Select Page

Mosasaur: Died in Cretaceous Period, Found in 1975, Displayed in 2017

Back in his day, Craig Slover walked to school—and found the fossil remains of a thirty-foot-long mosasaur.

A cast of the fossil now hangs from the ceiling of the Eyring Science Center. Dr. Rod Scheetz, curator of the BYU Museum of Paleontology, said the fossil’s jaw shows definite scarring—evidence of violent interactions with other mosasaurs.

Those scarred jaw bones were found one day in 1975. Fourteen-year-old Slover first noticed the skeleton as he walked three miles to school in Cedaredge, Colorado.

Scheetz said that the mosasaur’s carcass had been buried at the bottom of the sea in sediments now known as Mancos Shale, and after millions of years of erosion, the fossils were finally exposed in the hillside overlooking Cedaredge.

At first, it looked to Slover like they might just be random rocks sticking out of the bank. Upon closer inspection, he noticed the unusual pattern of the rocks, and he started to think that they had to be something else.

“I stopped and took a better look and thought, ‘These don’t really look like rocks,’” Slover said.

In want of another opinion, Slover brought back his two best friends to the site, and the group all decided the rocks definitely weren’t ordinary rocks. The boys raced back to school and notified their science teacher, Bob Eklund, of the discovery.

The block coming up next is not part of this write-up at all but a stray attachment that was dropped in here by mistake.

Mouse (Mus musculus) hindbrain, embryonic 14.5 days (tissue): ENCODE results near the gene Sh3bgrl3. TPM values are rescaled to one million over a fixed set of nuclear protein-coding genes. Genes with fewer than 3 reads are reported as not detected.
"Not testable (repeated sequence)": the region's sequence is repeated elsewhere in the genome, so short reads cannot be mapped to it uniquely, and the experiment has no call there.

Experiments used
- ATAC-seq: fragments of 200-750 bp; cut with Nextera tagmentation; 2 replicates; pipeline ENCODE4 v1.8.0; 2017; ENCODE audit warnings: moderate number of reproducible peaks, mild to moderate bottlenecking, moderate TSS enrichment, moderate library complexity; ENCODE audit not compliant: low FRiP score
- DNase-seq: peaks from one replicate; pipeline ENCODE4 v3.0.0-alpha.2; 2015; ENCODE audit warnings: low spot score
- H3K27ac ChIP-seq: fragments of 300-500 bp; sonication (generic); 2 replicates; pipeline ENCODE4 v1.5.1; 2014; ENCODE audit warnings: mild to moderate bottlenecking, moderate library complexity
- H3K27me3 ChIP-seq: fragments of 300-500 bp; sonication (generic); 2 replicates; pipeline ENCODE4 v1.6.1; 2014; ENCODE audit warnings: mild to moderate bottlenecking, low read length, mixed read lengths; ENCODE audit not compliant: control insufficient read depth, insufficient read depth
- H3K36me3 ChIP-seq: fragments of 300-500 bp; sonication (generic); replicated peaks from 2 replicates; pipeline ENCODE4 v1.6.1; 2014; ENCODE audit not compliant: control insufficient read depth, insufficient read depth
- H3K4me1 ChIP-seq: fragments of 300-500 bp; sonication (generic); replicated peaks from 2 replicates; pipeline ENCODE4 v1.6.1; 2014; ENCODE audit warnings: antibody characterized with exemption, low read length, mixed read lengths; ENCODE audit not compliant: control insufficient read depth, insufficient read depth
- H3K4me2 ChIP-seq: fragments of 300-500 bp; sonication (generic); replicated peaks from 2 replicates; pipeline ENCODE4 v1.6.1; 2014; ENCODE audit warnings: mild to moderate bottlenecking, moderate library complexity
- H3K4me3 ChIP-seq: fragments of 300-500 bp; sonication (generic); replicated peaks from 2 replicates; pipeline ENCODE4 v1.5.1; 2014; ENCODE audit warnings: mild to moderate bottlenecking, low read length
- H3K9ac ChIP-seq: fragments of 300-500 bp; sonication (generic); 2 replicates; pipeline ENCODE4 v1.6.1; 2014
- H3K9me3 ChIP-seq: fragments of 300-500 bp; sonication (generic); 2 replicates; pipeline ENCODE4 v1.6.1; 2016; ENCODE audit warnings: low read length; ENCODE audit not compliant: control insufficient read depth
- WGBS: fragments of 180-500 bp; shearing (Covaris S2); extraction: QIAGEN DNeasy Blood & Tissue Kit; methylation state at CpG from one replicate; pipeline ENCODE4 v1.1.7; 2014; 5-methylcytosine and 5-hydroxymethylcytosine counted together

“Mr. Eklund got very excited, and he loaded us up in his car and drove us all back up there,” Slover said. “And after inspecting the strange formation of the bones, he officially declared that I had found a dinosaur.”

But it wasn’t exactly a dinosaur; it was a mosasaur. Mosasaurs are large marine reptiles that lived during the Cretaceous period. Scheetz said the monstrous reptile reigned in the waters about 82 million years ago when the Western Interior Seaway covered Colorado and most of Utah.

Scheetz explained that shortly after Slover found the mosasaur, Dr. James Jensen was called to collect the fossil. Jensen was known as Dinosaur Jim, and the BYU Museum of Paleontology was first built around fossils he collected.

The fossil remains found at the site included the skull of the mosasaur—sleek, long, and racked with large teeth—around a dozen vertebrae, several ribs, and a partial flipper, according to Scheetz.

Slover said the recovery process caused quite a buzz among the locals, and even people outside the county came by the busload to see the fossil remains.

“This made it difficult for us to get up the mesa to get home where we lived, but at the same time, it was very exciting,” Slover said.

The mosasaur has been part of BYU’s collection ever since, and you can now view it in the Eyring Science Center.

Mosasaur display installation time lapse video.

By Jessica Parcell Posted on